Edinburgh Review, a celebrated quarterly review started in October 1802 in Edinburgh to further the Whig interest; amongst its founders and contributors were Horner, Brougham, Jeffrey, and Sidney Smith, the latter being editor of the first three numbers; Jeffrey assumed the editorship in 1803, and in his hands it became famous for its incisive literary critiques, Carlyle and Macaulay contributing some of their finest essays to it.


Edinburgh University, founded in 1583; was the last of the Scotch Universities to receive its charter; was raised to an equal status with the others in 1621; its site was the famous Kirk o'Field, the scene of the Darnley tragedy; now consists of two separate buildings, one entirely devoted to medicine, and the other to arts and training in other departments; has an average matriculation roll of about 3000.


Edison, Thomas Alva, a celebrated American inventor, born at Milan, Ohio; started life as a newsboy; early displayed his genius and enterprise by producing the first newspaper printed in a railway train; turning his attention to telegraphy, he revolutionised the whole system by a series of inventions, to which he has since added others, to the number of 500, the most notable being the megaphone, phonograph, kinetoscope, a carbon telegraph transmitter, and improvements in electric lighting; b. 1847.


Edith, the alleged name of Lot's wife.


Edithe, St., an English princess, the natural daughter of Edgar, king of England (961-984). Festival, Sept. 16.


Edmund, St., king or "landlord" of East Anglia from 855 to 870; refused to renounce Christianity and accept heathenism at the hands of a set of "mere physical force" invading Danes, and suffered martyrdom rather; was made a saint of and had a monastery called "Bury St. Edmunds," in Norfolk, raised to his memory over his grave.


Edmund, St., Edmund Rich, archbishop of Canterbury, born at Abingdon; while still at school made a vow of celibacy and wedded the Virgin Mary; sided as archbishop with the popular party against the tyranny of both Pope and king; coming into disfavour with the papal court retired to France, where, on his arrival, the mother of St. Louis with her sons met him to receive his blessing, and where he spent his last days in a monastery; died in 1240, and was canonised six years after by Innocent IV., somewhat reluctantly it is said.


Edmund Ironside, succeeded to the throne of England on the death of his father Ethelred the Unready in 1016, but reigned only seven months; he struggled bravely, and at first successfully, against Canute the Dane, but being defeated, the kingdom ultimately was divided between them (981-1016).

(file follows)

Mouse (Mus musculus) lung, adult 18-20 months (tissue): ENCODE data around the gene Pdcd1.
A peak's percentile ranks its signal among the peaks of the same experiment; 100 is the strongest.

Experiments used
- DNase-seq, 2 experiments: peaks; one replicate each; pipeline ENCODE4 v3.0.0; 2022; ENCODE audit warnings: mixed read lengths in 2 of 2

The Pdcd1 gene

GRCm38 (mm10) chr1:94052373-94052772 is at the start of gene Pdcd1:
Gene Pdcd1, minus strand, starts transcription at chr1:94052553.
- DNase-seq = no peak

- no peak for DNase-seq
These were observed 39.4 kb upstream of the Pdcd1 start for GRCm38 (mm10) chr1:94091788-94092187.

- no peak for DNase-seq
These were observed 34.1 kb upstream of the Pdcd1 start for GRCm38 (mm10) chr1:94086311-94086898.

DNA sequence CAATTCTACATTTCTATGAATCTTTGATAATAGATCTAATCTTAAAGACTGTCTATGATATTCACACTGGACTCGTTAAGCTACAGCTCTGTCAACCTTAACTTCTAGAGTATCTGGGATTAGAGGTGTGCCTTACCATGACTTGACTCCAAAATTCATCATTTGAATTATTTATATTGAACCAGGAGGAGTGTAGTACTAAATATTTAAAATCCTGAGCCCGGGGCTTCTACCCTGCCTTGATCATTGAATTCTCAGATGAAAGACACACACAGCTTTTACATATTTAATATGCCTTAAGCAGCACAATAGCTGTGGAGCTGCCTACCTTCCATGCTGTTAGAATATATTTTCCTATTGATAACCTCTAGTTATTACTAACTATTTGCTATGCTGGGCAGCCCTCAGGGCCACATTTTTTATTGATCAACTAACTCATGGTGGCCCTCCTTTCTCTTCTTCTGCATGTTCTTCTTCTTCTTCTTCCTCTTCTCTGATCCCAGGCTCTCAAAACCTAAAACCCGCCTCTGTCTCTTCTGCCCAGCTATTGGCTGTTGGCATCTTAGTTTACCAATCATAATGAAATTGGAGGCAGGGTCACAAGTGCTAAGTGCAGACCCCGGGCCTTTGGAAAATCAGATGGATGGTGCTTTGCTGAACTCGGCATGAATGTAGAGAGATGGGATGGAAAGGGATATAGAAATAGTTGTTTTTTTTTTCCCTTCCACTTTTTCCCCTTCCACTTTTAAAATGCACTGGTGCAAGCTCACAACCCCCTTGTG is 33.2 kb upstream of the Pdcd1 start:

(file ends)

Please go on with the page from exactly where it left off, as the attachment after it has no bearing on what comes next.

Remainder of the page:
Edom, or Idumæa, a mountainous but not unfertile country, comprising the S. of Judæa and part of the N. of Arabia Petræa, 100 m. long by 20 m. broad, peopled originally by the descendants of Esau, who were ruled by "dukes," and were bitterly hostile to the Jews.


Edred, king of the Anglo-Saxons, son of Edward the Elder; subdued Northumbria; had in the end of his reign St. Dunstan for chief adviser; d. 955.


Edrisi, an Arabian geographer, born at Ceuta, in Spain; by request of Roger II. of Sicily wrote an elaborate description of the earth, which held a foremost place amongst mediæval geographers (1099-1180).


Education, as conceived of by Ruskin, and alone worthy of the name, "the leading human souls to what is best, and making what is best out of them"; and attained, "not by telling a man what he knew not, but by making him what he was not."


Edui, an ancient Gallic tribe, whose capital was Bibracte (Autun).


Edward, Thomas, naturalist, born at Gosport; bred a shoemaker; settled in Banff, where he devoted his leisure to the study of animal nature, and collected numerous specimens of animals, which he stuffed and exhibited, but with pecuniary loss; the Queen's attention being called to his case, settled on him an annual pension of £50, while the citizens of Aberdeen presented him in March 1877 with a gift of 130 sovereigns, on which occasion he made a characteristic speech (1814-1886).


Edward I., surnamed Longshanks, king of England, born at Westminster, son of Henry III., married Eleanor (q. v.) of Castile; came first into prominence in the Barons' War; defeated the nobles at Evesham, and liberated his father; joined the last Crusade in 1270, and distinguished himself at Acre; returned to England in 1274 to assume the crown, having been two years previously proclaimed king; during his reign the ascendency of the Church and the nobles received a check, the growing aspiration of the people for a larger share in the affairs of the nation was met by an extended franchise, while the right of Parliament to regulate taxation was recognised; under his reign Wales was finally subdued and annexed to England, and a temporary conquest of Scotland was achieved (1239-1307).


Edward II., king of England (1307-1327), son of the preceding; was first Prince of Wales, being born at Carnarvon; being a weakling was governed by favourites, Gaveston and the Spencers, whose influence, as foreigners and unpatriotic, offended the barons, who rose against him; in 1314 Scotland rose in arms under Bruce, and an ill-fated expedition under him ended in the crushing defeat at Bannockburn; in 1327 he was deposed, and was brutally murdered in Berkeley Castle (1284-1327).